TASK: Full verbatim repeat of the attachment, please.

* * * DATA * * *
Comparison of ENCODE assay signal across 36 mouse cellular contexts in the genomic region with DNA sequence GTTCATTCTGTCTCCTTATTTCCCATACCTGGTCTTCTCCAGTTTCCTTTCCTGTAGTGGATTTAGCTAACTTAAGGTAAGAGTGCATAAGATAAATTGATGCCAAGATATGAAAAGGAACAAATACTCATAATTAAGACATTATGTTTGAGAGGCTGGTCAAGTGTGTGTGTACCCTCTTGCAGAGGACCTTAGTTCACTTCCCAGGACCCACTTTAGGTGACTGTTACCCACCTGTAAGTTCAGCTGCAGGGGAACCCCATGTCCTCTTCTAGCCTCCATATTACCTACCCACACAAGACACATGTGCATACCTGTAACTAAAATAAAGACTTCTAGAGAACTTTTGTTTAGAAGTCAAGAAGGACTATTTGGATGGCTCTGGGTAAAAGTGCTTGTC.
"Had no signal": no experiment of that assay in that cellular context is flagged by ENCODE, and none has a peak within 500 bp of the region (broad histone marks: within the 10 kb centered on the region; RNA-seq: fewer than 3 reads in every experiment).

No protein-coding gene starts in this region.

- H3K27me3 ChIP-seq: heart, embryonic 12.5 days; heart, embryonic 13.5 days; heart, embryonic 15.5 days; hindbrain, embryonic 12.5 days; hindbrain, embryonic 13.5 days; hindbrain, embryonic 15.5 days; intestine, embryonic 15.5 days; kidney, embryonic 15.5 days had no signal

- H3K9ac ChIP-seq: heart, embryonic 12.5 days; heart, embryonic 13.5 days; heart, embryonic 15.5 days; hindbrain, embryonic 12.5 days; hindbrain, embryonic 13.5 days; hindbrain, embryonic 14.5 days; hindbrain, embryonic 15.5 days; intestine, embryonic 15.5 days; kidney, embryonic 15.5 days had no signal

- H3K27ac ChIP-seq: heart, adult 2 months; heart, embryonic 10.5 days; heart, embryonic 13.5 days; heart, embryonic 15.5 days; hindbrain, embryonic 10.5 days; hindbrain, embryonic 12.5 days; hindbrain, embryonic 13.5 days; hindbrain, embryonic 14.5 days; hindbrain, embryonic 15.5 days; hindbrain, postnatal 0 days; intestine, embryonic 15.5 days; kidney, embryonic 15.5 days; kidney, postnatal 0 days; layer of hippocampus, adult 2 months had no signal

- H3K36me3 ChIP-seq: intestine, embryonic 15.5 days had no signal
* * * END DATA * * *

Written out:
Comparison of ENCODE assay signal across 36 mouse cellular contexts in the genomic region with DNA sequence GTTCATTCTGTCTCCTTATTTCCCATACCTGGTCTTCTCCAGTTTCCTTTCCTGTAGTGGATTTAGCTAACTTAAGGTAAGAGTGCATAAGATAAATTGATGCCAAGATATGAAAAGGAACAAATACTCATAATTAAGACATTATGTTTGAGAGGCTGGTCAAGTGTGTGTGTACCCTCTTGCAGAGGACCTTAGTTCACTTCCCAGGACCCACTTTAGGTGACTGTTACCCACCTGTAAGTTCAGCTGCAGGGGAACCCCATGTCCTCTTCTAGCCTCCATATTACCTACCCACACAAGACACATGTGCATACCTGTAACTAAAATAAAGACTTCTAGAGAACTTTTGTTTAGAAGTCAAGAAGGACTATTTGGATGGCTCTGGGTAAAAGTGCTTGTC.
"Had no signal": no experiment of that assay in that cellular context is flagged by ENCODE, and none has a peak within 500 bp of the region (broad histone marks: within the 10 kb centered on the region; RNA-seq: fewer than 3 reads in every experiment).

No protein-coding gene starts in this region.

- H3K27me3 ChIP-seq: heart, embryonic 12.5 days; heart, embryonic 13.5 days; heart, embryonic 15.5 days; hindbrain, embryonic 12.5 days; hindbrain, embryonic 13.5 days; hindbrain, embryonic 15.5 days; intestine, embryonic 15.5 days; kidney, embryonic 15.5 days had no signal

- H3K9ac ChIP-seq: heart, embryonic 12.5 days; heart, embryonic 13.5 days; heart, embryonic 15.5 days; hindbrain, embryonic 12.5 days; hindbrain, embryonic 13.5 days; hindbrain, embryonic 14.5 days; hindbrain, embryonic 15.5 days; intestine, embryonic 15.5 days; kidney, embryonic 15.5 days had no signal

- H3K27ac ChIP-seq: heart, adult 2 months; heart, embryonic 10.5 days; heart, embryonic 13.5 days; heart, embryonic 15.5 days; hindbrain, embryonic 10.5 days; hindbrain, embryonic 12.5 days; hindbrain, embryonic 13.5 days; hindbrain, embryonic 14.5 days; hindbrain, embryonic 15.5 days; hindbrain, postnatal 0 days; intestine, embryonic 15.5 days; kidney, embryonic 15.5 days; kidney, postnatal 0 days; layer of hippocampus, adult 2 months had no signal

- H3K36me3 ChIP-seq: intestine, embryonic 15.5 days had no signal